This is a scary scary document. It is the veterinary section of the 2005 California Health Sciences Workforce Study.
Highlights, you ask?
-calls for increasing enrollment from 122 to 160 a year at UCDavis, even though Western is producing 85 grads a year
-infers a need for more grads, over half of which are female, from the prediction that many female vets work fewer hours to accomodate family demands
-bemoans the undersupply of veterinarians in the state, as judged by the fact that California is one of almost half of all states that are below the national average vet to population ratio and in fact, horror of horrors! half of all California counties are at or below the average for the state.
Think about that for a minute. Just let it sink in. OK, got it? Moving on....
Here's the scary part. Remember this study was published in 2007- almost a decade ago.
The study calls for more vets while stating clients won't pay what vets will need to charge:
"Veterinary health care for the most part is financed by animal owners. Limited pet insurance is available, but
it has not been embraced widely by animal owners due to its relatively high costs. As clients pay for services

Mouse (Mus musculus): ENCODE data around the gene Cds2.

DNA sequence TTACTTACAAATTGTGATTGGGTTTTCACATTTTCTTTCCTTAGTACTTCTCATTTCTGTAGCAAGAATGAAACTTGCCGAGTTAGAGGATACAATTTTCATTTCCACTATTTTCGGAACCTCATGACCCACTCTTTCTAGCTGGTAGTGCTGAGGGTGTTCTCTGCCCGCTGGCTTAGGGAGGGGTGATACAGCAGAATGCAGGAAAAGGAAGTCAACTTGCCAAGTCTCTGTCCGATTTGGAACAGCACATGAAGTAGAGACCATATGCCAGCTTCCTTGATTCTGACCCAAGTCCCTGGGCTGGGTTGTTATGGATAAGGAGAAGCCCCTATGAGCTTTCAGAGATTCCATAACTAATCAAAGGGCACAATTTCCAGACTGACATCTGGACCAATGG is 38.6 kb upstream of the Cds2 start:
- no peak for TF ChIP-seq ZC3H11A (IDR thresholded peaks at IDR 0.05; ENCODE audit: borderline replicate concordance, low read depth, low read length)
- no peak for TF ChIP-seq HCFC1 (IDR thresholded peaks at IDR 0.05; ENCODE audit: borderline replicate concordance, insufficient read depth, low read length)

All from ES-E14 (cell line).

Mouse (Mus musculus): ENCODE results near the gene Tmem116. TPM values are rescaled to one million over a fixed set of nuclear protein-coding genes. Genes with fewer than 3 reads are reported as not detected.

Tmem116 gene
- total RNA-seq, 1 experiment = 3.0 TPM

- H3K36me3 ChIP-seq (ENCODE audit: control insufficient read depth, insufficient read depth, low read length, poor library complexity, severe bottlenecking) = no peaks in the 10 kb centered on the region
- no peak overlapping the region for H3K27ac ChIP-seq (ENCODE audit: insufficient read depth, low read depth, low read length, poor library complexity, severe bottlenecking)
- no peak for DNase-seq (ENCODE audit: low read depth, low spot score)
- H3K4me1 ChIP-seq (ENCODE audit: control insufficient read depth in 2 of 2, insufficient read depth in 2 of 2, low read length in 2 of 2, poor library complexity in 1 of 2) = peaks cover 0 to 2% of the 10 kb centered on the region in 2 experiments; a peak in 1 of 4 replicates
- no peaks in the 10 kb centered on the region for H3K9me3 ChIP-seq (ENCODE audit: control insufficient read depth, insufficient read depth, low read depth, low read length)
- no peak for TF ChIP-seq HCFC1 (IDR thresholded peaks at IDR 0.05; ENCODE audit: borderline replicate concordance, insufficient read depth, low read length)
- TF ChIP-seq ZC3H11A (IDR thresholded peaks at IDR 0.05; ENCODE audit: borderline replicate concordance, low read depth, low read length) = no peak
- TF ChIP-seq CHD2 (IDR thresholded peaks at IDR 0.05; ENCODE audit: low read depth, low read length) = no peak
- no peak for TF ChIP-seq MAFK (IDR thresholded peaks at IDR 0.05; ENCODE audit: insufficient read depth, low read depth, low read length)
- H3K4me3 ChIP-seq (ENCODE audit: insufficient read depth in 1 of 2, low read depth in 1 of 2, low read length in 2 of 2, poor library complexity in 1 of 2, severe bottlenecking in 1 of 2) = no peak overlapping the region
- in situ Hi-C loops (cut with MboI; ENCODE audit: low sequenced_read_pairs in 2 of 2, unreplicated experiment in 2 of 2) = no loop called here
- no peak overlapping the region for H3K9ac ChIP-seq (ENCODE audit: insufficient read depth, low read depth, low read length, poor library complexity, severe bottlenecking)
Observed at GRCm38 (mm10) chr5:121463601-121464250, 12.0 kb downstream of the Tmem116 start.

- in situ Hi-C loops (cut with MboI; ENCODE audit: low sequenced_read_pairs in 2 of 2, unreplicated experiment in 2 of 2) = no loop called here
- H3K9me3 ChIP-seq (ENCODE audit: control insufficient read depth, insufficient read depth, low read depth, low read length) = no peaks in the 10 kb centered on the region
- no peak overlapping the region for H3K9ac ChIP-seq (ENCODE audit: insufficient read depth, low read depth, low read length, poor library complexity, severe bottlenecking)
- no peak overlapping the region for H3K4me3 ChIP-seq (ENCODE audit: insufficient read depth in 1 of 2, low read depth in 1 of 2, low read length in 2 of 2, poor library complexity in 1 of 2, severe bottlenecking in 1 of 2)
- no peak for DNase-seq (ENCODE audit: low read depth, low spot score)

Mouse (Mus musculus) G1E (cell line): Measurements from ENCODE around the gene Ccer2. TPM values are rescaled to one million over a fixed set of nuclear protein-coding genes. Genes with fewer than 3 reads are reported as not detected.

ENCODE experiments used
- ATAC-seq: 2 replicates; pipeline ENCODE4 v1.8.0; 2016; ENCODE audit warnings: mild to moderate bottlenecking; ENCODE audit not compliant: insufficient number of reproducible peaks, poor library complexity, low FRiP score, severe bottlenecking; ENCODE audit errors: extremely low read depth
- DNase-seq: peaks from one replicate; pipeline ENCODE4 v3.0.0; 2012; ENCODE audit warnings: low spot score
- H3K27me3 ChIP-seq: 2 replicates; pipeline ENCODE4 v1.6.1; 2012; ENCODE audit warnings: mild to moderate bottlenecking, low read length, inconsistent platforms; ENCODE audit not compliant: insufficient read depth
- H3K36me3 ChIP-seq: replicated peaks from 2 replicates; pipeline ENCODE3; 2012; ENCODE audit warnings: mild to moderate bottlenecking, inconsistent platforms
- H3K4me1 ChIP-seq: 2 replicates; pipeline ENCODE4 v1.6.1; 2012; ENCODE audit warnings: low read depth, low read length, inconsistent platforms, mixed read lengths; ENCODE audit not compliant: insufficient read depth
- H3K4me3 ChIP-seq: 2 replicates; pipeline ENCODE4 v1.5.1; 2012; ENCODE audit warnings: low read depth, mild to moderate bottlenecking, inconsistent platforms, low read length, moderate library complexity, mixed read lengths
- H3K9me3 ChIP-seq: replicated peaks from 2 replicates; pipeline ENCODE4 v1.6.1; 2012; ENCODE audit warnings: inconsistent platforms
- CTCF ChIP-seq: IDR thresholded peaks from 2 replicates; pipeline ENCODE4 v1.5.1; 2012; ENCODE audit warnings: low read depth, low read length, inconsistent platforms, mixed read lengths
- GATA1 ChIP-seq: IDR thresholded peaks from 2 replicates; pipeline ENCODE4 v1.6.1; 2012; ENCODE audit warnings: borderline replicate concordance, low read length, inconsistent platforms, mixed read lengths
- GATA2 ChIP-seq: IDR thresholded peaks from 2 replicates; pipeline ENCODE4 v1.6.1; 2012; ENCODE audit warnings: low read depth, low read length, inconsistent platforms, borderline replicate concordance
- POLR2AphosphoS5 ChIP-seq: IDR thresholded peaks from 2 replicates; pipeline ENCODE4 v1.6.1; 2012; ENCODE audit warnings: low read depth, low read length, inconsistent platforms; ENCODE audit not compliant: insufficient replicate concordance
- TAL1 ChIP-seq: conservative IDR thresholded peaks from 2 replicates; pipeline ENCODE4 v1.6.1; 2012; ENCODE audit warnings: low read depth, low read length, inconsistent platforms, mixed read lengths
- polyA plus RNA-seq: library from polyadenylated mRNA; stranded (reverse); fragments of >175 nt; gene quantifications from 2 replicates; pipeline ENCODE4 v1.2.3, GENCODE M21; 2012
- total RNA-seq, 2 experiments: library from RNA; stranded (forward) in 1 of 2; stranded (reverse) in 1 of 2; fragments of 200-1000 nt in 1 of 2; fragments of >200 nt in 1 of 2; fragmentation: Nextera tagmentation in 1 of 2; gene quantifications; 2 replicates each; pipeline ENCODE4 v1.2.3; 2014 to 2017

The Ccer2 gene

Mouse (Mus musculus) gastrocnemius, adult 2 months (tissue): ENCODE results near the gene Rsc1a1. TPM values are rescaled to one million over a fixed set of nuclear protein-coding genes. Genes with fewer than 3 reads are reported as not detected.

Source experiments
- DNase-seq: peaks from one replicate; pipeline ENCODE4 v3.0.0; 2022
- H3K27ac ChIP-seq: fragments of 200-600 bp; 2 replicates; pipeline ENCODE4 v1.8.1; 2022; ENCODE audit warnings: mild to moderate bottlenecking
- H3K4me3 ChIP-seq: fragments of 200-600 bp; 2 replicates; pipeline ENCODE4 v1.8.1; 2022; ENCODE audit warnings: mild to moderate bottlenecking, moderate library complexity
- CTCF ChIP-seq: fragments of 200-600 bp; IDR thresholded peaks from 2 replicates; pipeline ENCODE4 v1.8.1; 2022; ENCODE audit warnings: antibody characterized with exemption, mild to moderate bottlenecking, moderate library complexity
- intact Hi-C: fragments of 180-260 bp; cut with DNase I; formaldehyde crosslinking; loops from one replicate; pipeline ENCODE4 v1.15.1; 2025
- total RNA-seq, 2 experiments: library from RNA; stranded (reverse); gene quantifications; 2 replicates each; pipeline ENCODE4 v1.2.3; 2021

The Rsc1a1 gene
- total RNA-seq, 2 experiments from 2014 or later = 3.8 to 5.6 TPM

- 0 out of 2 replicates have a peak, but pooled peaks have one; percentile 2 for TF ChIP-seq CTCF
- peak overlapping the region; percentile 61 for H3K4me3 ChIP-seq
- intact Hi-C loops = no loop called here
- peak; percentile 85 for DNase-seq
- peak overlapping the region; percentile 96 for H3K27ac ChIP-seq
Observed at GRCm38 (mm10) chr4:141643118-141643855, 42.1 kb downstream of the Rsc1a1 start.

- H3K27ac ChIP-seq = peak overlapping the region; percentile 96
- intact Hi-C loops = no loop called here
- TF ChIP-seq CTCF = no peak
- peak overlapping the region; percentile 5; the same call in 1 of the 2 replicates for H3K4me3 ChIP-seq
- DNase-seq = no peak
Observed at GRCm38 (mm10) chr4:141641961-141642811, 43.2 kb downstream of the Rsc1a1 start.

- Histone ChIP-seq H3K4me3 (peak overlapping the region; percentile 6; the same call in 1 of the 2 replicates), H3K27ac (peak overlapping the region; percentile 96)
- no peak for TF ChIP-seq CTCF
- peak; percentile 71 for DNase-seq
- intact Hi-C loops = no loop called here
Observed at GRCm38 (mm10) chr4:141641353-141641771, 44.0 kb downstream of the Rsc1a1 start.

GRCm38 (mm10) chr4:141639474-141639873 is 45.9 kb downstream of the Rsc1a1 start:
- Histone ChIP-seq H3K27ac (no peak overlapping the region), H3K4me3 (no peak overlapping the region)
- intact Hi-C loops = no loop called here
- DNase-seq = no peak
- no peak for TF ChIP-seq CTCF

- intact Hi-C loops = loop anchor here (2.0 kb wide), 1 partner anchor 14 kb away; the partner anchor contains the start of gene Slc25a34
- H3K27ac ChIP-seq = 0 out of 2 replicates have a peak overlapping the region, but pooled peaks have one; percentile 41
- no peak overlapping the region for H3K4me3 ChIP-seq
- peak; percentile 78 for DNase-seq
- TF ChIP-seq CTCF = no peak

“out-of-pocket,” veterinarians must adjust their prices to fit what the market will bear in their communities.
In most instances, veterinarians work with owners to review estimated costs of veterinary care at the time
services are delivered and may work out a payment plan if necessary. They must also consider when clients
cannot pay the cost of saving their animal, even though the health issue may be treatable and would restore
the animal back to a normal, healthy condition. As medical services become more sophisticated, the demand
for more sophisticated services at low prices is increasing. Given the high cost of providing such services,
meeting this demand to lower prices is unrealistic for most veterinarians."
From the land of the unfunded mandate, where perception is reality. We're all perceiving that reality now, eh?